Photo by fradaveccs
On Saturday, I was surprised to see that pastor and author Rob Bell was trending on Twitter. In the rush of a busy day, packed with taxiing kids and entertaining an house guest, I didn’t have time to dig into it, but I got the gist: Some prominent Christian thinkers were condemning Bell for his next book, about heaven and hell (Love Wins). The book, by the way, hasn’t even come out yet. (Here’s an overview of the issue.)
I was furious. It was a perfect Christians Against Christians moment for me (that’s a catch phrase I was playing with a while back and then decided to move away from but can’t quite let go of). Why so much in-fighting and pride and hatred? Why are people who love the same God and supposedly want the same thing for the world tearing each other down? And why on earth are intelligent people like Justin Taylor and John Piper condemning a man for a book he wrote that they haven’t even read?
Several angles for a post filtered through my mind for the next 24 hours. I couldn’t wait to dig into the issue more and write my own ranty piece. So many possibilities! So much to be angry about! Reading Rob Bell’s book Velvet Elvis in 2006 had marked a turning point in my faith. I was on his side, feeling protective and ready to defend.
Time to listen, not rant
Then I went to church on Sunday, and do you know what God told me? “I don’t play favorites. I don’t take sides.”
Well, God told Pastor Jim and Pastor Jim told the rest of us. I’m pretty sure Pastor Jim hadn’t even heard about the Rob Bell hubbub—his grandchildren were visiting, and somehow he was also preparing his teaching and organizing one of our church’s big annual events, an auction that supports our Habitat for Humanity work in Mississippi and other service-oriented trips and conferences. In fact, Pastor Jim’s teaching was all about service—the importance of leaving our tribe to have meaningful encounters with others—but the text also spoke powerfully to me on this whole Rob Bell issue. It told my heart to open up and my rant to take a seat.
The text was from Acts 10, when Peter, a strict observant Jew, has an encounter with Cornelius, a Roman centurion. First Peter is all worried about clean and unclean foods—he’s been having dreams about them because he seems to have missed much of what Jesus was teaching him during their time together. As if that’s not upsetting enough, then the Spirit tells Peter he’s supposed to go see Cornelius, a “righteous and God-fearing man,” but completely unclean from Peter’s perspective. As Peter enters Cornelius’ house, where a whole crowd of Gentiles have gathered, he says this (Acts 10:28):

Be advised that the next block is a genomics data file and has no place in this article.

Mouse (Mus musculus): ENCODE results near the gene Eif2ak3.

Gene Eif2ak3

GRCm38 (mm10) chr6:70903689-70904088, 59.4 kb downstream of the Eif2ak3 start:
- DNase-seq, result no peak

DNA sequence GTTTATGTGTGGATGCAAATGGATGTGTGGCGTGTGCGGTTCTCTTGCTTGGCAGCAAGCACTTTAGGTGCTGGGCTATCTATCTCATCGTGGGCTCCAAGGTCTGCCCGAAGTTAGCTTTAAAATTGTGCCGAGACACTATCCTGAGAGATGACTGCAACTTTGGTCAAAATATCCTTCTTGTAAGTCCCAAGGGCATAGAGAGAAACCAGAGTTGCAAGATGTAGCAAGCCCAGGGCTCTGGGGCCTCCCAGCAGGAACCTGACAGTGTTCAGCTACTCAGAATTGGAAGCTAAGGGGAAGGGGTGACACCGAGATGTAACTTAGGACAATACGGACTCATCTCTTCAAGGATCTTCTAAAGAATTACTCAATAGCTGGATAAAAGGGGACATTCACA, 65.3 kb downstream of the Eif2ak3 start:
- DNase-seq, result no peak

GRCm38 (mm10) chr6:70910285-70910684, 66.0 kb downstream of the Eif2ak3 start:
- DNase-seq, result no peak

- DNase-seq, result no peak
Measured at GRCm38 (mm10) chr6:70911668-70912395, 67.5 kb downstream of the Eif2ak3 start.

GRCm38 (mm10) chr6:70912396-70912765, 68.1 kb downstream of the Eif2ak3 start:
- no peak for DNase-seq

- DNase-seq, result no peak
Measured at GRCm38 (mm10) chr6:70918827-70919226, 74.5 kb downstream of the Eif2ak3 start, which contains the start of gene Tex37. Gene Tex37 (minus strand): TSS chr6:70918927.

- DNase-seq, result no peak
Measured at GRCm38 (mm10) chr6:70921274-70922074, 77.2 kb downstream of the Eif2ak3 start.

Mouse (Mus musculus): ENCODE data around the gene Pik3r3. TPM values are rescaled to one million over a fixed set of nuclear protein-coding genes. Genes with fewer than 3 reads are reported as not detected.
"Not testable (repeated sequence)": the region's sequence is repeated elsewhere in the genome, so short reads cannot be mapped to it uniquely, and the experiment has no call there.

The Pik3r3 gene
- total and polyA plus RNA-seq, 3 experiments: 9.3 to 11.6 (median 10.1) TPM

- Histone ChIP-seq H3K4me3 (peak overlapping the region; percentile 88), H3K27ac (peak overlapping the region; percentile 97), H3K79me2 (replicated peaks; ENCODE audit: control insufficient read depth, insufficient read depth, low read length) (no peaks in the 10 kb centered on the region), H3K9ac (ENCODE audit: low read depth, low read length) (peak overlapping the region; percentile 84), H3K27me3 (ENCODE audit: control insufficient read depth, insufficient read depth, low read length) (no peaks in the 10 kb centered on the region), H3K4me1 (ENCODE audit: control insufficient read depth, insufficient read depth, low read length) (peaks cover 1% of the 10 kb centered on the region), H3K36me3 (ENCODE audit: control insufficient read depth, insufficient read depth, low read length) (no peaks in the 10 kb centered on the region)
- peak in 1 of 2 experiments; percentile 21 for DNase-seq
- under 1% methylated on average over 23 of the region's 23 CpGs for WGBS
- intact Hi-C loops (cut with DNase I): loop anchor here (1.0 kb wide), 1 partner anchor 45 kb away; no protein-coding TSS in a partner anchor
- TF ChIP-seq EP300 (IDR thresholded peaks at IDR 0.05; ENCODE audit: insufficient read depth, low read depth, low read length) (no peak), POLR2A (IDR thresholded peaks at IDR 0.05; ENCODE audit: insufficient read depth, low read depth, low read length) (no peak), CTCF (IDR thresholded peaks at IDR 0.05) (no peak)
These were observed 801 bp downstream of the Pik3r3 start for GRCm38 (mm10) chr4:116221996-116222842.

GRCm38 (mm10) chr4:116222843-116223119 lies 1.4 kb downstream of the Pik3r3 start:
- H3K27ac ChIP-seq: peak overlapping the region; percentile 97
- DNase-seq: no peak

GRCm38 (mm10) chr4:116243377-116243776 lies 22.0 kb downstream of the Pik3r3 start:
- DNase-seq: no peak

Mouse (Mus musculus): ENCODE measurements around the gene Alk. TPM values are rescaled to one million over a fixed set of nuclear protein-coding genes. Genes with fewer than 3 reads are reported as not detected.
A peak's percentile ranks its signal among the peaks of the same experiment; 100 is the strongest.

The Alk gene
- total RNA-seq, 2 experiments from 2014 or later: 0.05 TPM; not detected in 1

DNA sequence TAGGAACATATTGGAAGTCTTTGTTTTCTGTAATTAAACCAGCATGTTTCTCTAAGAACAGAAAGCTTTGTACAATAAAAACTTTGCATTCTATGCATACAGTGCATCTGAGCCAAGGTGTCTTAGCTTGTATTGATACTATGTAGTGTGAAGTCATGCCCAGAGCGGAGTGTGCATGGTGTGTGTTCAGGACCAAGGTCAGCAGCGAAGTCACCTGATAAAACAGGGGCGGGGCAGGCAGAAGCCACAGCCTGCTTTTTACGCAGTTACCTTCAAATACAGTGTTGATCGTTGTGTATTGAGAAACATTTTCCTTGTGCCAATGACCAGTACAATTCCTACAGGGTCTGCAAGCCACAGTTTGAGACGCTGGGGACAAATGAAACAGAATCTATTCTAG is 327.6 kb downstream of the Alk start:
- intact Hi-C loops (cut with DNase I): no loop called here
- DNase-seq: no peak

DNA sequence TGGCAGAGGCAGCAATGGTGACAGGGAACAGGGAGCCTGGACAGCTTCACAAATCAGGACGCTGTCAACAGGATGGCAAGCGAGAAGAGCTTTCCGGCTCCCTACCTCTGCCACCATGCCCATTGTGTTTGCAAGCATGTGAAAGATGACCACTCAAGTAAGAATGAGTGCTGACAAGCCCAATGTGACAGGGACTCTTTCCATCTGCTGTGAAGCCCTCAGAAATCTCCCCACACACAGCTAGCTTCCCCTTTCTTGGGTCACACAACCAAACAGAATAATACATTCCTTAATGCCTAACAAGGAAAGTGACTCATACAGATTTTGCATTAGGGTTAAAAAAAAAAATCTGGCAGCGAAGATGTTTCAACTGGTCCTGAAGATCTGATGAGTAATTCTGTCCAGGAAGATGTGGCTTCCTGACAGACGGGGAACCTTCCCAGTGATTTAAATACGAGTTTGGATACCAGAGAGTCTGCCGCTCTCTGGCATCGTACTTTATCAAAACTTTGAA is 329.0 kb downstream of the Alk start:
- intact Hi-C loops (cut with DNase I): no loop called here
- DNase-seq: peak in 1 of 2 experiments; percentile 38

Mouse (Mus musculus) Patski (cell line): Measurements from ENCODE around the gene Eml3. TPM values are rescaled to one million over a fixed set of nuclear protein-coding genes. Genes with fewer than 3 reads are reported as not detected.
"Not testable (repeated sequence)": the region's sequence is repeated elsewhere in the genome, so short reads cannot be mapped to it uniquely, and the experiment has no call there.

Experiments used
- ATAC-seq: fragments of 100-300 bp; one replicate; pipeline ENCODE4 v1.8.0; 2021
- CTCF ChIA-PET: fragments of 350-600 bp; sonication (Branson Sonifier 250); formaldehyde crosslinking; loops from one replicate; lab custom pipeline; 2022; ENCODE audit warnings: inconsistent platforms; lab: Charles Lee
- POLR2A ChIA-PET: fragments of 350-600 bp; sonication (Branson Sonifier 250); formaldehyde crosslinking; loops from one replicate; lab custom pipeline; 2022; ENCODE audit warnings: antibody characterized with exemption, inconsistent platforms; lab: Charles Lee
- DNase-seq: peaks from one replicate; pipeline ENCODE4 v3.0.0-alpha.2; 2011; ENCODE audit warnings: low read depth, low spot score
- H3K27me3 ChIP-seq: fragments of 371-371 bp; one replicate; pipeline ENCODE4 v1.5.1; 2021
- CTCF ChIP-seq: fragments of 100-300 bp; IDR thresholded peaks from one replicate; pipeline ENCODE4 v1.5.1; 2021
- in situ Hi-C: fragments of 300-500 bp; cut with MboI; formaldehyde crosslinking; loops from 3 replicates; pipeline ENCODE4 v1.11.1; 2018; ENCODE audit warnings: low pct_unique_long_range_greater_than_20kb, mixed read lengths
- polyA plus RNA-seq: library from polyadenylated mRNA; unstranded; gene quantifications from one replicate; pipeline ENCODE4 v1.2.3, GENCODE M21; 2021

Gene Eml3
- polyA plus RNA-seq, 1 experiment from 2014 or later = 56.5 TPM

“You are well aware that it is against our law for a Jew to associate with or visit a Gentile. But God has shown me that I should not call anyone impure or unclean.“
One thing we can know about God: Love
When Cornelius asks Peter to tell them all what God has sent him there to say, what does Peter do? Try to convert them to his ways? Show off his knowledge of the scriptures, or brag about the years he spent with Jesus? Peter had the knowledge and the stature to convince them that he was right and they were surely going to hell if they didn’t change their ways. But this is what God sent Peter to say—this is where he begins (Acts 10:34-35):
“I now realize how true it is that God does not show favoritism but accepts from every nation the one who fears him and does what is right.”
Especially not when it comes to all the little doctrinal details and beliefs, whether nit-picky or central to our faith.
And this is where the story ends (Acts 10:44-45):
While Peter was still speaking these words, the Holy Spirit came on all who heard the message. The circumcised believers who had come with Peter were astonished that the gift of the Holy Spirit had been poured out even on Gentiles.
Even on the Gentiles? <gasp> Even on the Rob Bell’s and all the others who love God and seek to do what’s right, even if it doesn’t look exactly like John Piper’s “right”? Yep. I’m pretty sure God has plenty of Holy Spirit to go around. He doesn’t need to rank believers and ration it out.
So when will we stop comparing ourselves to others, and thinking in a right vs. wrong paradigm? When will we stop choosing sides and creating tribes and sub-tribes that seek to tear one another apart? When will will start focusing on God in such a way that his love burns it’s imprint onto each individual heart, allowing us to do what is right and not worry about what “right” looks like to someone else?
From what I can tell in the Bible, our only job, in regards to others, is Love. And Love will win, whether we want to help it or not.